Wednesday, March 27, 2013 |
2 years ago
Brian Hesser, Ariel Leaf, Seth Conover, Katie Starks.
Photo by Mathieu Lindquist
From the later part of the 19th century through the first part of the 20th, a small, hardscrabble community lived along the banks of the Mississippi in Minneapolis. Existing somewhere between squatters and residents of an unofficial neighborhood, folks -- often brand-new immigrants to the Midwest -- carved out a life, dealing with spring floods, primitive conditions, and an alien culture and language.
Playwright and director Liz Neerland, whose local roots extend to the immigrants who filled Minneapolis in the late 19th century, explores the decades of life by the banks of the Mississippi in Bohemian Flats, now running at Nimbus Theatre.
It's an intriguing, often touching portrait of a lost community. Neerland doesn't view it through rose-colored glasses. These are tough people living in a tough situation, but the sense of community permeates every aspect of the play. They survive because they are always willing to help and aid neighbors they don't know -- or newcomers right off the train.
The story circles around the end of the Bohemian Flats community, when pressure from the landowner (who wanted to store coal on the land) caused the residents to be evicted from the homes they had built from spare wood and the gardens they had constructed with mud dragged, bucket by bucket, from the riverbed.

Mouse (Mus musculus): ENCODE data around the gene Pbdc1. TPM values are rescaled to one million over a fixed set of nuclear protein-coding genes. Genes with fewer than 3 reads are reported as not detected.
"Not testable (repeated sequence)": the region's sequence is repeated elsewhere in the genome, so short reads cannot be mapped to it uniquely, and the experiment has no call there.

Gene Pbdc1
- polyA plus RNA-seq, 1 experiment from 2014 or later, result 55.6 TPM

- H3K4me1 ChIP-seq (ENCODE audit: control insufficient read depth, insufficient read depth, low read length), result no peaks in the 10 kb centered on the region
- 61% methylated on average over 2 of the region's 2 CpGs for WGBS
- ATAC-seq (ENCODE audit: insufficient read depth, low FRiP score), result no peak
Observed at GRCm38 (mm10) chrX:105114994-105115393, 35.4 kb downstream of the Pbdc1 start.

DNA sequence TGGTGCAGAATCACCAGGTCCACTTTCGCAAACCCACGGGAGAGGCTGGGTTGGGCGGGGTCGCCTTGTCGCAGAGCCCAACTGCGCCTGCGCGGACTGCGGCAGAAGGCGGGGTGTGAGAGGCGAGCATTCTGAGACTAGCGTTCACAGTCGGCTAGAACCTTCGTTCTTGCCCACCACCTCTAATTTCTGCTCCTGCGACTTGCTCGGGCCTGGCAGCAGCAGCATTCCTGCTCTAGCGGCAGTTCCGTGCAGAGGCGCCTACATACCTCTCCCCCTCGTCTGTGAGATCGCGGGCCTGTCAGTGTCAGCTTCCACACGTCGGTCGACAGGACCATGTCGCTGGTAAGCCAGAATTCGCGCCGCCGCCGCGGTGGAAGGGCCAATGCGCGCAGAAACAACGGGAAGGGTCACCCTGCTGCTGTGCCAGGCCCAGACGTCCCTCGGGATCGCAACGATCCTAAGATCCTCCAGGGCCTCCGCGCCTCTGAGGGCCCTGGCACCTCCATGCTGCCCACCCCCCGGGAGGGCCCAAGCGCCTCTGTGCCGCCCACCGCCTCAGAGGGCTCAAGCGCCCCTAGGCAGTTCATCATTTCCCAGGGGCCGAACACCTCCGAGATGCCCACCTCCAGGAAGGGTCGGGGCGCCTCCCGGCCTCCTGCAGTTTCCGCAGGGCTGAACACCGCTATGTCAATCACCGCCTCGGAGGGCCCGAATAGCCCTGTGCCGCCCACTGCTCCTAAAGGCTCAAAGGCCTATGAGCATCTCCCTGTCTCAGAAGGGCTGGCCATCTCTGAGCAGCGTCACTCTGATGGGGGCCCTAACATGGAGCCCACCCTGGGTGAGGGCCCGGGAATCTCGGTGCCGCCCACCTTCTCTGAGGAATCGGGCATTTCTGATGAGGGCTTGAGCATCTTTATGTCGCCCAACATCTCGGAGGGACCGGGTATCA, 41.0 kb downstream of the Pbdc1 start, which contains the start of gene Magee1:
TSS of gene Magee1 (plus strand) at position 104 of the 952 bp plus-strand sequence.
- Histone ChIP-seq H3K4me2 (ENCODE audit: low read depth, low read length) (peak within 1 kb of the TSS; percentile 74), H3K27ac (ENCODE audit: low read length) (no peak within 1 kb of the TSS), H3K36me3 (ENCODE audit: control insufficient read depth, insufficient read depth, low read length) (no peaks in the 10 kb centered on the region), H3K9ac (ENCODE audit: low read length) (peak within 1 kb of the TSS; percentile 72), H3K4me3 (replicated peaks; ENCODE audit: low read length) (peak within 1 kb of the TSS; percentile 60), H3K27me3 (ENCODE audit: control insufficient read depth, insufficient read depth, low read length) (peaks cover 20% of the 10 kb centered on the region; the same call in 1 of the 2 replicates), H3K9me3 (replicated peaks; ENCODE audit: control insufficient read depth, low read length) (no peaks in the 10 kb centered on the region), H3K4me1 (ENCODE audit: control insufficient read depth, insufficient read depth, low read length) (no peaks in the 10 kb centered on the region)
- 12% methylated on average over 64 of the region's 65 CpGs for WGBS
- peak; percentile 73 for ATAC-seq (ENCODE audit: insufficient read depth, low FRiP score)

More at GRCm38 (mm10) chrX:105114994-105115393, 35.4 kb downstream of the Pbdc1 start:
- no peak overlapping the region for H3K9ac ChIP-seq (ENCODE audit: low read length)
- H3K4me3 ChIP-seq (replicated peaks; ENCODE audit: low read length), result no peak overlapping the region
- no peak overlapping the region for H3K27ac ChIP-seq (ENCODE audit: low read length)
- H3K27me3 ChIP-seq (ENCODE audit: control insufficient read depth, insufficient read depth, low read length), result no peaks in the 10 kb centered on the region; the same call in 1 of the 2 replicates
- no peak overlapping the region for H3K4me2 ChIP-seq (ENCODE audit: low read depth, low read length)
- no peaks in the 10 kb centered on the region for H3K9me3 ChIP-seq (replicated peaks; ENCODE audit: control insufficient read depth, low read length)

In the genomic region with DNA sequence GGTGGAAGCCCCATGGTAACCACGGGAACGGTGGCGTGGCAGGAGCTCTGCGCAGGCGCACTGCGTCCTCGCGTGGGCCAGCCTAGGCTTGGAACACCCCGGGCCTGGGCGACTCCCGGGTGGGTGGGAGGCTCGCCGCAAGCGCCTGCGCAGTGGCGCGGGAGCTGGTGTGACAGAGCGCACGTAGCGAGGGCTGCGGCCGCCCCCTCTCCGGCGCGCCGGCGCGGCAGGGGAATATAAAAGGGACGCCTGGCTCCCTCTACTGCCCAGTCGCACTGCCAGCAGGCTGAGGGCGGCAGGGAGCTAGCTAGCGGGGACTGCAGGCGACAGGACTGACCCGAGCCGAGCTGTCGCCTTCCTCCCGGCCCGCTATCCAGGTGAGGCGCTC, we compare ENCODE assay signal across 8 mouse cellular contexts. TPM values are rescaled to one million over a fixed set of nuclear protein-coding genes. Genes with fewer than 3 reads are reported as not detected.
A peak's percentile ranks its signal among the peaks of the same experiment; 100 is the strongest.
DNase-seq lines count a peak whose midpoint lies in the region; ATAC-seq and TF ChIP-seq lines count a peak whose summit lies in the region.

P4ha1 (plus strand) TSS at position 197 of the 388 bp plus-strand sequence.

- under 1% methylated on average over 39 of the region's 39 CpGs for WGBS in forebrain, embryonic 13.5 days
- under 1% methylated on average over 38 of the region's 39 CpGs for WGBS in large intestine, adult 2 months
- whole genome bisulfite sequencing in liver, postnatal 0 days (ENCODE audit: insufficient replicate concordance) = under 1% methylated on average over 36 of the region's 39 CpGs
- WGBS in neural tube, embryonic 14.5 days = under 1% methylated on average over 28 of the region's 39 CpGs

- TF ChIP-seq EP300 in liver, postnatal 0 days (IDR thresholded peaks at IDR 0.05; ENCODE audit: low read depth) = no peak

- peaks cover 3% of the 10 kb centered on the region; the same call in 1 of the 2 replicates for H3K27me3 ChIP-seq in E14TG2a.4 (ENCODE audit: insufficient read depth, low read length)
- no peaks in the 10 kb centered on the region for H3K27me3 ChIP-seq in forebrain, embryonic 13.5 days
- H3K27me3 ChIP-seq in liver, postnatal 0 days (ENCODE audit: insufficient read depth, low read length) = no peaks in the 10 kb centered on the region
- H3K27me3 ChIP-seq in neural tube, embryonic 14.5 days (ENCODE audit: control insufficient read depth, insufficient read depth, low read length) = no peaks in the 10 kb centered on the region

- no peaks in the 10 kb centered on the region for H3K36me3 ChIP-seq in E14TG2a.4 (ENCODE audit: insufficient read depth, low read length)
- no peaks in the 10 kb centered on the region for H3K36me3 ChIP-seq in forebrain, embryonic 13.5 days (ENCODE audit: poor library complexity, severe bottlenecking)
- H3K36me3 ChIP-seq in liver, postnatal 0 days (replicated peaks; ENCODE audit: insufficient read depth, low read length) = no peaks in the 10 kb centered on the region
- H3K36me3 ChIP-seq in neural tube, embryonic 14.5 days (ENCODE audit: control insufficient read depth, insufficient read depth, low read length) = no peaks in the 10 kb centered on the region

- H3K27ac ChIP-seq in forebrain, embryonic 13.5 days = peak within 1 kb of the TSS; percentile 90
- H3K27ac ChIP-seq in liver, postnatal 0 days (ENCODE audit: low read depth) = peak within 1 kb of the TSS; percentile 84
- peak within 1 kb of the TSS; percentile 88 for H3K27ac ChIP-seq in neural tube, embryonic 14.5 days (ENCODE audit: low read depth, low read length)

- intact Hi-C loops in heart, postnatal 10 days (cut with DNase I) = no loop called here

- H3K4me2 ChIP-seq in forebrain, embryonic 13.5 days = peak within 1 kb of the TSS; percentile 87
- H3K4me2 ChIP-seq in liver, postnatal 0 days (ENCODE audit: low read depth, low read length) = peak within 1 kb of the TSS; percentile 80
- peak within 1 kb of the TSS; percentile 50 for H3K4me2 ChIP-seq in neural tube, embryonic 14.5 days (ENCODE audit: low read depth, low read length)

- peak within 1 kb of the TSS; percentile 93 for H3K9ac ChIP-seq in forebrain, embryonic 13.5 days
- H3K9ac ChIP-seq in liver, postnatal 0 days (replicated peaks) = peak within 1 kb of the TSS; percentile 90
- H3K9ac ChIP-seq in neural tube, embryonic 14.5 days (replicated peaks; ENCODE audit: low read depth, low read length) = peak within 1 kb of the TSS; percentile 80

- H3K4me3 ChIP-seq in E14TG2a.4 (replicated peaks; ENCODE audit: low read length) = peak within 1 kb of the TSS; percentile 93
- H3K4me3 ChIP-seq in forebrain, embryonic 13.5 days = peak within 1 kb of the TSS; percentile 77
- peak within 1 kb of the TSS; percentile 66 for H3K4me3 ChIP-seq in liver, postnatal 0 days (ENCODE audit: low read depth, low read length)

Neerland uses letters from the residents to add texture to the piece, but the best moments come when the drama is clearly presented onstage. These come in short bits throughout the show, from the terrifying explosion at the Washburn A. Mill (where many of the immigrants worked) to working out what to do with a family fresh from the train, unable to speak a word of English and knowing no one in the area.
In fact, I would like to have seen more of this side of the drama in place of some of the letters and other historical documents (newspaper articles, for example) that are used in the show. This would also give the actors, who are often left to appear to be either writing or reading, more to do onstage and help to bring the lives of these characters into sharper focus.
IF YOU GO:
Through April 7
1517 Central Ave NE, Minneapolis
For information and tickets, call 612.548.1380 or visit online.